With pressure on, Dierks Bentley does it again – May 2005
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With pressure on, Dierks Bentley does it again  Print

By Jeffrey B. Remz, May 2005

The pressure is on Dierks Bentley. Can the handsome singer replicate the success of his debut where he enjoyed two hit singles? Not an easy task given the fickle nature of the music business today where the flavor of the month and here today, gone tomorrow mentality exists and a singer is seemingly only as good as your next hit.

The early verdict on Bentley is a big thumbs up. The lead-off song and first single from "Modern Day Drifter," the Waylon-sounding "Lot of Leavin' Left to Do," is moving up the charts.

And Bentley's sophomore album, once again produced by Brett Beavers, has a lot of solid songs among the 11 ranging from bluegrass to honky tonkers to ballads in a contemporary sounding album that is squarely country.

"I didn't feel too much pressure," says Bentley on his cellphone from Bloomington, Ind., a day after being on the Today show in Nashville with anchor Katie Couric.

"We had a good thing going the first time around. I trusted myself the first time. This is what we do. We took a chance the first time around with me writing most of the songs and producing with Brett. We didn't want to change things."

"I think the label trusted us to do our thing and they stay out of the studio," he says.

While some musicians really plan out what they intend to do, that modus operandi doesn't seem to suit this road warrior very much.

"Some people sit around and make their goals," says Bentley. "I don't. We concentrate on being on the road and concentrate on playing night after night. We concentrate on playing the smaller bars and clubs and really playing places you could connect on a personal level."

Caught onstage in early April in Nashville at a very packed Third and Lindsley during the Tin Pan South week shows, Bentley lives up to his words. He clearly exudes charisma and a sense of confidence - even while sitting down and playing acoustic guitar during a guitar pull type of show with Jedd Hughes and two other singers.

"I don't have to overthink making a record. I don't mean to say I don't think about it...In the beginning of the year (2004), I said we're going to take off Sept. 1 to 10th to make a record. I wrote songs on the road. My producer plays a large role. He came out here a lot on the road writing."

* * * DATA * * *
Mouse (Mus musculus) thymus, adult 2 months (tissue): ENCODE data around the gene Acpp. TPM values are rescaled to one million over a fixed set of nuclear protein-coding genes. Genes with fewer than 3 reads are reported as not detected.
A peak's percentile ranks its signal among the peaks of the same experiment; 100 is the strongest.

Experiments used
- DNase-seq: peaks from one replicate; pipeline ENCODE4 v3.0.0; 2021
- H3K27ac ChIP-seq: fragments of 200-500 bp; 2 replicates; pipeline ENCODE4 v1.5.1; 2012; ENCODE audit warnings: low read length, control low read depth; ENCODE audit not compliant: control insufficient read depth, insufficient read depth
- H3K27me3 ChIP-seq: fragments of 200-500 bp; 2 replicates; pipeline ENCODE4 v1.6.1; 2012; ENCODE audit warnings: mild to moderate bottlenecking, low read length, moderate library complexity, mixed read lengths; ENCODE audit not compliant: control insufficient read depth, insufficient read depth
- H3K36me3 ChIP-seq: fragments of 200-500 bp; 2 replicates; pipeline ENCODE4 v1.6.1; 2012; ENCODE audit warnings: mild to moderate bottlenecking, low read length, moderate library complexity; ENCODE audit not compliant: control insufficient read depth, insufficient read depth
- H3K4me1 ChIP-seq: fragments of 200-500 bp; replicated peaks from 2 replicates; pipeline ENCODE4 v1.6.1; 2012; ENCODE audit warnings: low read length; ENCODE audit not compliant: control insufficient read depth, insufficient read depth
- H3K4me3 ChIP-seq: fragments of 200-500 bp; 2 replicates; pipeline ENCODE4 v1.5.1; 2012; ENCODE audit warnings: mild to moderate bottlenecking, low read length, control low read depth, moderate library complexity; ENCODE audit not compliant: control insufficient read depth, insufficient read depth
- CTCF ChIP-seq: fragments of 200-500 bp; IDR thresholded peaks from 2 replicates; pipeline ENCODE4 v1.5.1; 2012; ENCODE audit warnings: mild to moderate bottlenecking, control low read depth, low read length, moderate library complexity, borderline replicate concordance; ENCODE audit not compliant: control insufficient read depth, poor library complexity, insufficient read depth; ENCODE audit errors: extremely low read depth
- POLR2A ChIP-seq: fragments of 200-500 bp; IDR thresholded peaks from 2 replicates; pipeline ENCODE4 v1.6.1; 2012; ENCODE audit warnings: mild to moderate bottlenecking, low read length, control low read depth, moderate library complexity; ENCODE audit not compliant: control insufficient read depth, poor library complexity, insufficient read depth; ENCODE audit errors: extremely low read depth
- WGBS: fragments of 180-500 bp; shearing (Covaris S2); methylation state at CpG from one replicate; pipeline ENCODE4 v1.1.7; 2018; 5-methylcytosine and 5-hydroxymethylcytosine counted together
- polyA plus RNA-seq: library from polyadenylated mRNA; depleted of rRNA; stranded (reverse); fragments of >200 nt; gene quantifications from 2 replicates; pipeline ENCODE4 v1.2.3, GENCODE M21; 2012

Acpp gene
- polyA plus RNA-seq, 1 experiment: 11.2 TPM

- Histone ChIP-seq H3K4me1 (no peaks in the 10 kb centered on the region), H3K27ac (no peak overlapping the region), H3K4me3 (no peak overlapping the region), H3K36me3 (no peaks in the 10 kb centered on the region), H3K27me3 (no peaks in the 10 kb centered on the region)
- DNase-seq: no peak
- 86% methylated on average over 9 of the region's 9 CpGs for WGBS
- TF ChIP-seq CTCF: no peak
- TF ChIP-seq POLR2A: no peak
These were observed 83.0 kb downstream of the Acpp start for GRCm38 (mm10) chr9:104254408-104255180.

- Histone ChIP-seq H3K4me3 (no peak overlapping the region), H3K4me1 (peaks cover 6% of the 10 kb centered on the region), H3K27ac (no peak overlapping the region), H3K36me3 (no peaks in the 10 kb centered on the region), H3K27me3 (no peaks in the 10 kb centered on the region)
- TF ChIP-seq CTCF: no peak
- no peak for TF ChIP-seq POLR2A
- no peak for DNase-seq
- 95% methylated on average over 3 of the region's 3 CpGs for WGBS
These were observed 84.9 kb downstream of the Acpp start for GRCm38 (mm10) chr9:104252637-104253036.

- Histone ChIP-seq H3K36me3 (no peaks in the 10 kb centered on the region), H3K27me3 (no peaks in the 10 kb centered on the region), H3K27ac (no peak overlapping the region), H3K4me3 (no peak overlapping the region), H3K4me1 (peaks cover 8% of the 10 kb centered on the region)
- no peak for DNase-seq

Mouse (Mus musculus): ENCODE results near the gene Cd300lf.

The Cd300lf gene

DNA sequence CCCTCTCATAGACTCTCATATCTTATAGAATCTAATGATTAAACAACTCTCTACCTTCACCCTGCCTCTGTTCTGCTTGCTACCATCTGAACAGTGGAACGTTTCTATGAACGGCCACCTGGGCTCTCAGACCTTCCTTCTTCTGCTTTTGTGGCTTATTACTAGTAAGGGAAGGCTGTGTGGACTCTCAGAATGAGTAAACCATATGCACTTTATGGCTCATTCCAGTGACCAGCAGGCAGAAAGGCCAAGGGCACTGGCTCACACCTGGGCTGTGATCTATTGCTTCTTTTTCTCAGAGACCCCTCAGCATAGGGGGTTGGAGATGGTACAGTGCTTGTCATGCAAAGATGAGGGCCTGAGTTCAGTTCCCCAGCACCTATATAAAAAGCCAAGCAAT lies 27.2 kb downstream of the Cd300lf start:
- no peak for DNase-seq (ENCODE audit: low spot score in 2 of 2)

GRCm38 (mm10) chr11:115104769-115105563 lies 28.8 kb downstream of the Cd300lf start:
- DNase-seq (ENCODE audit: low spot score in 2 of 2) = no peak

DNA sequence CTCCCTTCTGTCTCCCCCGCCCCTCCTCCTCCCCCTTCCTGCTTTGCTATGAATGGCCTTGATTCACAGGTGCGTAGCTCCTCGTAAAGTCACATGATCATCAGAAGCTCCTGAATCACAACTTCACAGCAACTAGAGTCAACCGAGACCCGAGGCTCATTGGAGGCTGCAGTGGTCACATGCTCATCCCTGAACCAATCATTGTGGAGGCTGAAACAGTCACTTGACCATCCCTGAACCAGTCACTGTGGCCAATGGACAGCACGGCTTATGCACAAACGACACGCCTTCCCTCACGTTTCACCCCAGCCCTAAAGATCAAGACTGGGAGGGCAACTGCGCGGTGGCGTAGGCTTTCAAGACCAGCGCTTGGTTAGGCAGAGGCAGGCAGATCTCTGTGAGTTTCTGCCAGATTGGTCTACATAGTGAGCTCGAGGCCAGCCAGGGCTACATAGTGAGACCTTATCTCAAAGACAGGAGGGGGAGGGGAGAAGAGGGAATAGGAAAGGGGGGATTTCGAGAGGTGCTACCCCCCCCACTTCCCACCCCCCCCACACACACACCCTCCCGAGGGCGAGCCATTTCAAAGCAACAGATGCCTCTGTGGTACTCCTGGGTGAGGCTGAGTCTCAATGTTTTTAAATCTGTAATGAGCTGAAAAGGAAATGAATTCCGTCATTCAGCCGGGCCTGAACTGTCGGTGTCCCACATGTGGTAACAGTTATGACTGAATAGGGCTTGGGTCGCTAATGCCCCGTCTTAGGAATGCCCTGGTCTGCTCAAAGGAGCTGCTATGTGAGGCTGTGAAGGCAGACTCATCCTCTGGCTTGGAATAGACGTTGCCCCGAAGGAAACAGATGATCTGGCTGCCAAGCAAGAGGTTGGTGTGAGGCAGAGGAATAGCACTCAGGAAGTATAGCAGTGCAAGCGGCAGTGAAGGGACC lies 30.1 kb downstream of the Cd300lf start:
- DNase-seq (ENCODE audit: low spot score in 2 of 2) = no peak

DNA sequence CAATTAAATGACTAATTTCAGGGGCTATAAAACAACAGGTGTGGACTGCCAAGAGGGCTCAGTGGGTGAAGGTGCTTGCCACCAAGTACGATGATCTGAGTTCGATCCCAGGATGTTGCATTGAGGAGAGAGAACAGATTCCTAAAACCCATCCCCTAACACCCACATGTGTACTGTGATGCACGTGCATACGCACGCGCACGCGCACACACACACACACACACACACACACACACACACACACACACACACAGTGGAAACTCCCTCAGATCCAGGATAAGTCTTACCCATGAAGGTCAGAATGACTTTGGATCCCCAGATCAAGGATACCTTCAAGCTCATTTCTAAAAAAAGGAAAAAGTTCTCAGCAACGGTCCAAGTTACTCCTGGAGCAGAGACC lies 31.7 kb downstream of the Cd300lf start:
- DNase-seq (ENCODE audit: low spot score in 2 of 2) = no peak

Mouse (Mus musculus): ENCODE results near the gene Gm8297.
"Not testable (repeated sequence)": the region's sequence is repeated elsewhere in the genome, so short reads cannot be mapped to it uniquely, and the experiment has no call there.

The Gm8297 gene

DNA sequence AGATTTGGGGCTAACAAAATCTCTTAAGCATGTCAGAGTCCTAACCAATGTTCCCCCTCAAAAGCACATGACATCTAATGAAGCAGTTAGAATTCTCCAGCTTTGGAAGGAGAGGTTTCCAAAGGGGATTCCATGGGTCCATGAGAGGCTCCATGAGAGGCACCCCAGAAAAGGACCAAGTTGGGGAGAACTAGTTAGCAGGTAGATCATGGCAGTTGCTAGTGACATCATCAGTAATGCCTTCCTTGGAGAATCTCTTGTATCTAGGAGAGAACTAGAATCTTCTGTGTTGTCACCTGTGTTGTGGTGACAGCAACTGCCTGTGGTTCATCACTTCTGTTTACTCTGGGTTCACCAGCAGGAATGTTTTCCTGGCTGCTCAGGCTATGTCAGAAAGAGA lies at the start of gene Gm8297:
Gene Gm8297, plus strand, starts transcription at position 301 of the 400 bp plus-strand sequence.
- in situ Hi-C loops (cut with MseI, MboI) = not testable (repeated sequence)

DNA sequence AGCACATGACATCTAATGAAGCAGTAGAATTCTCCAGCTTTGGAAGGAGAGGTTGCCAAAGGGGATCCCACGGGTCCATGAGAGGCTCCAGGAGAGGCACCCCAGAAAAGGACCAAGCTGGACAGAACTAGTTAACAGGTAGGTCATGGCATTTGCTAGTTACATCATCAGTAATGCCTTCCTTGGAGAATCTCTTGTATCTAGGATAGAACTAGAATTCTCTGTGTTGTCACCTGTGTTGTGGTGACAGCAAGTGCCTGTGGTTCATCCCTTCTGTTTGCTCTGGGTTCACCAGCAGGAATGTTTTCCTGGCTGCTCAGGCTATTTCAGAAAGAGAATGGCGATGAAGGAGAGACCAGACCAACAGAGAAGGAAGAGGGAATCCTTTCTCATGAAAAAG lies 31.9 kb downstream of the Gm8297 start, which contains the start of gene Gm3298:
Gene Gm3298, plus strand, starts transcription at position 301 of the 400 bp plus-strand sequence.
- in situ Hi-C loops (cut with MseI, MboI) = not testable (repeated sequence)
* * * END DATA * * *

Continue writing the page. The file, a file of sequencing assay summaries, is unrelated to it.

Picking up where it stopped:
"He came out and wrote stuff on the bus and a lot of songs on this record," says Bentley of Beavers.

When asked about their style of writing together, Bentley says, there is "no really set way. We get a couple of guitars out and start banging and see what they can give us that day. We were kind of doing everything together. We did not have a set formula."

"We didn't mess around," Bentley says. "We had a lot of repeat players. I really liked my first record. I just wanted to take it somewhere a little stronger maybe in songs and content and production wise."

"Production-wise, maybe go for a meatier record...keeping the best elements of a traditional country record. I make records that I would like to buy, that I would like to drink a beer to."

Alluding to Shania Twain, "I don't have the time to go to New Zealand (or) Canada to make a record," he says.

Beavers and Bentley seem to be on the same wavelength.

"I had a real specific plan for the second record," says Beavers on his cell from Plymouth, Mass., where he will play that night with Lee Ann Womack. "Dierks and I knew we didn't (want to) change any of the combinations that we had in place for the first record...I didn't want to change the combination of the same players, the same engineer, the same studio."

"On the flip side, I made a concerted effort to take the material to the next level. It was important to me that (Bentley) had a little more meat in this record. He was known for the fun rocking songs, and he had another side, and it was finally time to show that."

"I did not want to stay on the level as 'What Was I Thinkin'," he says, referring to Bentley's big hit from the first album.

Bentley, 29, hails from Phoenix. "My dad listened to a lot of country music so I listened to it when I was with him. I didn't personally listen until when I listened to Hank Jr., and that did it for me."

The song was "Man to Man," which Bentley describes as his "favorite Hank Jr. song. I was listening to a bunch of rock songs, and a friend of mine said, 'you got to listen to this song'. It changed everything for me."

For Bentley, he connected with Williams at a time when he was "17, drinking your first beer, and a guy like Hank Jr. sings with such bravado."

Bentley wasn't really doing a lot of music himself, playing with friends in a garage band. "I always played guitar. I started playing electric guitar when I was 13. I'm not a great guitar player, but I do play guitar."

"We had a piano in the house. I always said that it was a picture holder. Not really to play. I had an older sister who was very into music, and she got me into music."

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©Country Standard Time • Jeffrey B. Remz, editor & publisher • countrystandardtime@gmail.com
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